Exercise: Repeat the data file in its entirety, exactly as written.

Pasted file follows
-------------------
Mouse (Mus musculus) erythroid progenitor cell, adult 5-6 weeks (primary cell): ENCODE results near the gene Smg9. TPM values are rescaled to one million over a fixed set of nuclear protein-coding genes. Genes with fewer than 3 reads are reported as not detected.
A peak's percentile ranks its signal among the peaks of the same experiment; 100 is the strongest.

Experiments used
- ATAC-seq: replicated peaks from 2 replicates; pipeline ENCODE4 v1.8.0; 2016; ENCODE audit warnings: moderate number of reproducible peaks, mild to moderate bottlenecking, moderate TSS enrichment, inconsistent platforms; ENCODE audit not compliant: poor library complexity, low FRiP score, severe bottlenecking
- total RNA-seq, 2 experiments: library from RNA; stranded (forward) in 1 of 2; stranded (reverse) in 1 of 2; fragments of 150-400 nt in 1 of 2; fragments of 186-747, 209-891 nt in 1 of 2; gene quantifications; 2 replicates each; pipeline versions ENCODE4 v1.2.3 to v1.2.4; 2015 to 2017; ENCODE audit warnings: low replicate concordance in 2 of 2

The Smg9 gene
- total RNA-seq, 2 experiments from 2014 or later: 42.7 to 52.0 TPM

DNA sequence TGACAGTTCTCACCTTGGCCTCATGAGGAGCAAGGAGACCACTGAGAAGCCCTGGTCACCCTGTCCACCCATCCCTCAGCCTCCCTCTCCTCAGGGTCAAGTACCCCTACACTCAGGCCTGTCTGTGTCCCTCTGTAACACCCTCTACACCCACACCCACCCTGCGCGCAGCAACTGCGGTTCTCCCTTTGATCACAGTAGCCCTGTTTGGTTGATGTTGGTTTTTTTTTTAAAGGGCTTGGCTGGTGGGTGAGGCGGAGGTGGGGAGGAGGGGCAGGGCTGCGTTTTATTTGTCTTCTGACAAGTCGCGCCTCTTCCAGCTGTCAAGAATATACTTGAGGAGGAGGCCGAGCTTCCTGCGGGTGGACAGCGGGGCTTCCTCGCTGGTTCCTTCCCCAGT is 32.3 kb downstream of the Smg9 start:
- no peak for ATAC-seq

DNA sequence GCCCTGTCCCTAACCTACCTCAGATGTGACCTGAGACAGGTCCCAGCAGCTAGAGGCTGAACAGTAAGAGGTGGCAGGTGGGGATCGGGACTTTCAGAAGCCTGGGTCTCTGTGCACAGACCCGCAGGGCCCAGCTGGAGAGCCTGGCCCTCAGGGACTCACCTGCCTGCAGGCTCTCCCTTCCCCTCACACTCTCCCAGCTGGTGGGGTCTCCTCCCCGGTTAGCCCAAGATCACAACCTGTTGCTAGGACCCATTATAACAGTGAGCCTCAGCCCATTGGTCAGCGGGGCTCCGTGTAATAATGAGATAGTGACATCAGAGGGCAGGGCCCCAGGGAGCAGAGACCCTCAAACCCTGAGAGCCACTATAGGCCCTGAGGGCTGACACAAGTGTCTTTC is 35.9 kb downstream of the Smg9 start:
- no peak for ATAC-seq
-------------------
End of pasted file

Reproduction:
Mouse (Mus musculus) erythroid progenitor cell, adult 5-6 weeks (primary cell): ENCODE results near the gene Smg9. TPM values are rescaled to one million over a fixed set of nuclear protein-coding genes. Genes with fewer than 3 reads are reported as not detected.
A peak's percentile ranks its signal among the peaks of the same experiment; 100 is the strongest.

Experiments used
- ATAC-seq: replicated peaks from 2 replicates; pipeline ENCODE4 v1.8.0; 2016; ENCODE audit warnings: moderate number of reproducible peaks, mild to moderate bottlenecking, moderate TSS enrichment, inconsistent platforms; ENCODE audit not compliant: poor library complexity, low FRiP score, severe bottlenecking
- total RNA-seq, 2 experiments: library from RNA; stranded (forward) in 1 of 2; stranded (reverse) in 1 of 2; fragments of 150-400 nt in 1 of 2; fragments of 186-747, 209-891 nt in 1 of 2; gene quantifications; 2 replicates each; pipeline versions ENCODE4 v1.2.3 to v1.2.4; 2015 to 2017; ENCODE audit warnings: low replicate concordance in 2 of 2

The Smg9 gene
- total RNA-seq, 2 experiments from 2014 or later: 42.7 to 52.0 TPM

DNA sequence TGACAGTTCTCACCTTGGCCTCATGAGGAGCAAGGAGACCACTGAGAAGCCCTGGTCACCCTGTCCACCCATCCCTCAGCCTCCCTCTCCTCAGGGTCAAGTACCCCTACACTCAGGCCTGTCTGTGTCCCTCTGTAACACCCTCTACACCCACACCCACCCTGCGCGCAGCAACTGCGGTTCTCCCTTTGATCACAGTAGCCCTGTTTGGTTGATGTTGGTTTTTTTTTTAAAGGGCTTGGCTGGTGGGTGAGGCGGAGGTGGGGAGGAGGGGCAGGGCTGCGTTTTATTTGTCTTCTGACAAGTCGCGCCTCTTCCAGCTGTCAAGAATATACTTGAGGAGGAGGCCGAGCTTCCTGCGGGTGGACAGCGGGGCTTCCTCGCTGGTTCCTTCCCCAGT is 32.3 kb downstream of the Smg9 start:
- no peak for ATAC-seq

DNA sequence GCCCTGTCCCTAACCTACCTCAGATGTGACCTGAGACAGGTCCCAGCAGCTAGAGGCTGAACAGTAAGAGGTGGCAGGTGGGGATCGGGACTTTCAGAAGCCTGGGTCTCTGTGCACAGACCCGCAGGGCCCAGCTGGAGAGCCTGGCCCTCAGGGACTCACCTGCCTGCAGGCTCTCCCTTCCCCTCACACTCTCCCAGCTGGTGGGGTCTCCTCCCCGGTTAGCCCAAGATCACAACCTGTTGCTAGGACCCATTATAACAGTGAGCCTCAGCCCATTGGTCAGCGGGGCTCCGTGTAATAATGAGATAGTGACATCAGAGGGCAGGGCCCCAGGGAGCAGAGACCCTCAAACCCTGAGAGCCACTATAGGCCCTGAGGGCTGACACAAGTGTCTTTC is 35.9 kb downstream of the Smg9 start:
- no peak for ATAC-seq